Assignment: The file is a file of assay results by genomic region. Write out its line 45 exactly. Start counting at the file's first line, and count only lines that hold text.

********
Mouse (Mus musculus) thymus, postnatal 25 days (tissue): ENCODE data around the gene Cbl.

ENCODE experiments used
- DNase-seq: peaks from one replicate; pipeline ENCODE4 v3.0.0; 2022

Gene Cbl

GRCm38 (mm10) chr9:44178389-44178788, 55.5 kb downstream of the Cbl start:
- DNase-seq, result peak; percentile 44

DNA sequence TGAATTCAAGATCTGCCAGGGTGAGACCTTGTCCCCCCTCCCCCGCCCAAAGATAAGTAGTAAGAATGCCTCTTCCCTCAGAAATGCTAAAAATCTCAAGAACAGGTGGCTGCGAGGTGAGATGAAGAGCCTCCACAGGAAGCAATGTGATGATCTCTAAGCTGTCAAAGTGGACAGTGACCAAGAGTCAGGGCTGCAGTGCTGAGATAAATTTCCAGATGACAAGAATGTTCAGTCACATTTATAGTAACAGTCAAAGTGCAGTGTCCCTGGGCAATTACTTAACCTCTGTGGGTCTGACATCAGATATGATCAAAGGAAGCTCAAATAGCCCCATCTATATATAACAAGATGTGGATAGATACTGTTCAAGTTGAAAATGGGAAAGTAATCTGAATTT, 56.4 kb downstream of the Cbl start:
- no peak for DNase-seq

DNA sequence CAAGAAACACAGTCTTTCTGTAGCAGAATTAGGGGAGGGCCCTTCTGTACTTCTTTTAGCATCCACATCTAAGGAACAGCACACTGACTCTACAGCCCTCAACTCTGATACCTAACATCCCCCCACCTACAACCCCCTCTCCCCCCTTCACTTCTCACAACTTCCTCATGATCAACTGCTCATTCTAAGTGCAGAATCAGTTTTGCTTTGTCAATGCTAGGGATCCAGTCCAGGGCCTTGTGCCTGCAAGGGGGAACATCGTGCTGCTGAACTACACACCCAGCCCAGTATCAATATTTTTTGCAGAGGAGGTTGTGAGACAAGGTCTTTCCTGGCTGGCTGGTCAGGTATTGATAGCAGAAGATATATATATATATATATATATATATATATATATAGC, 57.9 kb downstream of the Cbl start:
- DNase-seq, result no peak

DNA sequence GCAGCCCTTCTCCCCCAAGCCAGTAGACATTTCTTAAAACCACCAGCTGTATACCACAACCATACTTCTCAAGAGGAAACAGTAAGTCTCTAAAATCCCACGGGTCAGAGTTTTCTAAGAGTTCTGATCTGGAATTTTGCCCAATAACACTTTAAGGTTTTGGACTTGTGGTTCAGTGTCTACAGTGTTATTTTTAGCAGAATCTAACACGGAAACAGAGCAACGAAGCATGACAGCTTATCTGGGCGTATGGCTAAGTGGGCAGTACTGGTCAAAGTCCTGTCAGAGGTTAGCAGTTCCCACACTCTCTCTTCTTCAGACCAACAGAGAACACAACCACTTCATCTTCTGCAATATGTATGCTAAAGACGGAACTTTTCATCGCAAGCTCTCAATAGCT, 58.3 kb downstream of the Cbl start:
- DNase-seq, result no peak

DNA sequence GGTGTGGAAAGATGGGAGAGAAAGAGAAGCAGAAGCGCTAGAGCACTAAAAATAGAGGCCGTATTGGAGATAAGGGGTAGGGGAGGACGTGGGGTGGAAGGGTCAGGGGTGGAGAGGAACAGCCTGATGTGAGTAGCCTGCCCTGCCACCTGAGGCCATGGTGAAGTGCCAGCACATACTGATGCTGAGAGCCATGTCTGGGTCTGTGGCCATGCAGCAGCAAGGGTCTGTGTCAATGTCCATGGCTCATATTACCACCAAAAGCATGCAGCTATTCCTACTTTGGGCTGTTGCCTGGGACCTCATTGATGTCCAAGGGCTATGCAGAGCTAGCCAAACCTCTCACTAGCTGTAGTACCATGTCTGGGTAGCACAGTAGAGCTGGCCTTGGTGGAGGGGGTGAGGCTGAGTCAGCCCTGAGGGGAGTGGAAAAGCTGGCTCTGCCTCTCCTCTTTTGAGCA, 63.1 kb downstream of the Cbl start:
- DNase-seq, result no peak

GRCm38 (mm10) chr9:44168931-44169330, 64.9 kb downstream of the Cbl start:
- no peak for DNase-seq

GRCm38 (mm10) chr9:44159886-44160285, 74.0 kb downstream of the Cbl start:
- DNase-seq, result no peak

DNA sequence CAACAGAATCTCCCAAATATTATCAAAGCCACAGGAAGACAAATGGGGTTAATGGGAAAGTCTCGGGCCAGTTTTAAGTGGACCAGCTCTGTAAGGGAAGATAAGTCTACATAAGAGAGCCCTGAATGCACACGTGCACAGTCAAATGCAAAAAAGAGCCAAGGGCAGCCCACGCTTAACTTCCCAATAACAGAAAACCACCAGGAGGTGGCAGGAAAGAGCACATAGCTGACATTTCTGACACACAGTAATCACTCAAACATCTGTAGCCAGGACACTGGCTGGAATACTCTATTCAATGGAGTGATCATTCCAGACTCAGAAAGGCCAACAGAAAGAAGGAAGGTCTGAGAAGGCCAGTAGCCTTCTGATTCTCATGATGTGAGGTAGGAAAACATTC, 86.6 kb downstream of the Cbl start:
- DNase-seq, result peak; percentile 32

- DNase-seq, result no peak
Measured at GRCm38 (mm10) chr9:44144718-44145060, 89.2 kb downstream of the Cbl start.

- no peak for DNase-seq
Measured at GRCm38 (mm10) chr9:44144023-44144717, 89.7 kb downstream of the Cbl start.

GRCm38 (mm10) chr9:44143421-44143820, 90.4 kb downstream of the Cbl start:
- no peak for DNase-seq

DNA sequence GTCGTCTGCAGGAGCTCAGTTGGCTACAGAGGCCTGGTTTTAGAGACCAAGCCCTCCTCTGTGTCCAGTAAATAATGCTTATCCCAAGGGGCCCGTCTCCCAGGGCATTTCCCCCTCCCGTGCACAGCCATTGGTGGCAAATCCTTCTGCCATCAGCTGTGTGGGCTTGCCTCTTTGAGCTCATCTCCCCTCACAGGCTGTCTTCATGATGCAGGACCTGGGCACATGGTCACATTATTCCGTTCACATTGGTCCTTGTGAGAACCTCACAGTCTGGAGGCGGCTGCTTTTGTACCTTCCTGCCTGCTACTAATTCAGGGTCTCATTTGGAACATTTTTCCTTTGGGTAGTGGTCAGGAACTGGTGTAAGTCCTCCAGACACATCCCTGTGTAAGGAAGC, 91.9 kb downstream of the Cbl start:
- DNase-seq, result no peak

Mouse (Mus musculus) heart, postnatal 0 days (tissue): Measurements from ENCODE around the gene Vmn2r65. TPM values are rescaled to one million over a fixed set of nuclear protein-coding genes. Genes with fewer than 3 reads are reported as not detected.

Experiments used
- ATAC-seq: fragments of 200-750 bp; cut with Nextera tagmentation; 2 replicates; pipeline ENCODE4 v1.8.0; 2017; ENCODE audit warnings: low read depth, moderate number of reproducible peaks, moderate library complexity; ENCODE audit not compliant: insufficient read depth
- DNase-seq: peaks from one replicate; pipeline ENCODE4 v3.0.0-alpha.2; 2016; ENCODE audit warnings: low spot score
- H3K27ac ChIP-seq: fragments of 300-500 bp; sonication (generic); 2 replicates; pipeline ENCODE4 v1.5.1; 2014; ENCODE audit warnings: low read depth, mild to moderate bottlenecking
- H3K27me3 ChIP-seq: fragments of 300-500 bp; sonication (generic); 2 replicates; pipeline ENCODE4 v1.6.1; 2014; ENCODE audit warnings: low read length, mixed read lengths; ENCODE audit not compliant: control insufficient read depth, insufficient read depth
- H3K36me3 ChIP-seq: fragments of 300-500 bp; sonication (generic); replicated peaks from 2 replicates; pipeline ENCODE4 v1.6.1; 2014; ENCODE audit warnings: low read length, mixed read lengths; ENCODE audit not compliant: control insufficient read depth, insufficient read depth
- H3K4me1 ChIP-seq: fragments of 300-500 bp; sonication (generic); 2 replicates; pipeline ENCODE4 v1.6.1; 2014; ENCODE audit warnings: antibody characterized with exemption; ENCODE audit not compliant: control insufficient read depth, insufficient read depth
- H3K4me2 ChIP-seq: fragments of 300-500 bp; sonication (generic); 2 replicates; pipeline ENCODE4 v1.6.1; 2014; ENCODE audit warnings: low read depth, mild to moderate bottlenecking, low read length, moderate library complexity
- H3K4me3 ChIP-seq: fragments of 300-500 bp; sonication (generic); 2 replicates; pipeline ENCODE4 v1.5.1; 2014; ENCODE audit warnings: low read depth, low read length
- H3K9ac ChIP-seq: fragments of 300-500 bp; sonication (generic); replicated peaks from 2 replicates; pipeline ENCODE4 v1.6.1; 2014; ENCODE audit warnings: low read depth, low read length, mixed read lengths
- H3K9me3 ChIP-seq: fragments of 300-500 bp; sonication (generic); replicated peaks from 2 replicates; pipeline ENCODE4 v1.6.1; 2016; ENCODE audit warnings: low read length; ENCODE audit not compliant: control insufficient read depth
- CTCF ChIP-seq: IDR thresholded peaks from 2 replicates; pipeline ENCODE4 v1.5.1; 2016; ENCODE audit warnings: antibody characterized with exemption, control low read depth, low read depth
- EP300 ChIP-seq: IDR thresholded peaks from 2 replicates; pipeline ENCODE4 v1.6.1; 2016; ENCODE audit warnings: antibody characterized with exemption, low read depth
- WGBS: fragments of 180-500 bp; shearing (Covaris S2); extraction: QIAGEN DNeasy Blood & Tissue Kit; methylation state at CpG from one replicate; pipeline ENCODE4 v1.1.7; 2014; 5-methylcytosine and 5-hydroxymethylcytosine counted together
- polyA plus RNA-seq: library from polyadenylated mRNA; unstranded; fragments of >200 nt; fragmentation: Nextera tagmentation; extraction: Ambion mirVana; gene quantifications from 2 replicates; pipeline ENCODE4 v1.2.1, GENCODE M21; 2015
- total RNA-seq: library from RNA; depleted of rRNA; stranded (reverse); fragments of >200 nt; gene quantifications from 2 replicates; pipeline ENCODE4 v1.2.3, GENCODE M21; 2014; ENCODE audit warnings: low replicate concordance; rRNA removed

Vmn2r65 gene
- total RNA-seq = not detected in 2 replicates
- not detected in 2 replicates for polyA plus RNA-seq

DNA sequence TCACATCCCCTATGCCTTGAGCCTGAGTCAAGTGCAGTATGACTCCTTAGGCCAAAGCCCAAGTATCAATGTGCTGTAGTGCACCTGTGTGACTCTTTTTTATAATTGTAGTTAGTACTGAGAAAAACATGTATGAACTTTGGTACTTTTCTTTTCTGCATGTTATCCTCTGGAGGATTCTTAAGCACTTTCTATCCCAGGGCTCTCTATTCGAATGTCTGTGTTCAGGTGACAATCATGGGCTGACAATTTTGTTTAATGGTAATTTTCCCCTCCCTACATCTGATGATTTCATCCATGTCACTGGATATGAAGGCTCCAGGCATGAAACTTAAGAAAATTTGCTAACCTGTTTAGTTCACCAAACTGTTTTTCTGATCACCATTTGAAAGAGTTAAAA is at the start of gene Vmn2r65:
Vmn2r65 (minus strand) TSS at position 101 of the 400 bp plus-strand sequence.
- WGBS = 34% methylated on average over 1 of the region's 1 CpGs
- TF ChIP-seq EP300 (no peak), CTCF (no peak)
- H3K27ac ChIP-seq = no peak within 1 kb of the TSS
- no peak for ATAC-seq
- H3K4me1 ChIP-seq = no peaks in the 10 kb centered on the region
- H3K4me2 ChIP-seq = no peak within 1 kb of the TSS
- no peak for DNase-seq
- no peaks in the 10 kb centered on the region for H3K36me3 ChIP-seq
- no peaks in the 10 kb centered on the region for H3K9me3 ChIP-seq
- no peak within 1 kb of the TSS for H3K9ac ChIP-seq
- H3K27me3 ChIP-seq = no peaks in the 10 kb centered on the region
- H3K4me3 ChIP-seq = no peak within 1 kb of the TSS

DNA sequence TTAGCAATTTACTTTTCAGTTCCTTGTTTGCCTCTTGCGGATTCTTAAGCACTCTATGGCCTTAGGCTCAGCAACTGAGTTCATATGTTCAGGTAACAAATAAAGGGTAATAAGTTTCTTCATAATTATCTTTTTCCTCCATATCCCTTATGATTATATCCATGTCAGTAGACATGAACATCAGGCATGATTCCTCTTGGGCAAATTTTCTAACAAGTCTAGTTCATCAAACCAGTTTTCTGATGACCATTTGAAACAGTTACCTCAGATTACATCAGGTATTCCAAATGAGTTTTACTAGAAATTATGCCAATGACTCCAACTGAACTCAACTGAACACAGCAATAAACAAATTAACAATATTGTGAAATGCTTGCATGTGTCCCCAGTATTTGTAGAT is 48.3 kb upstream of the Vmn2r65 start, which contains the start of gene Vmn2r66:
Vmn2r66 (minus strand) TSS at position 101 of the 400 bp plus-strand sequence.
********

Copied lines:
- total RNA-seq: library from RNA; depleted of rRNA; stranded (reverse); fragments of >200 nt; gene quantifications from 2 replicates; pipeline ENCODE4 v1.2.3, GENCODE M21; 2014; ENCODE audit warnings: low replicate concordance; rRNA removed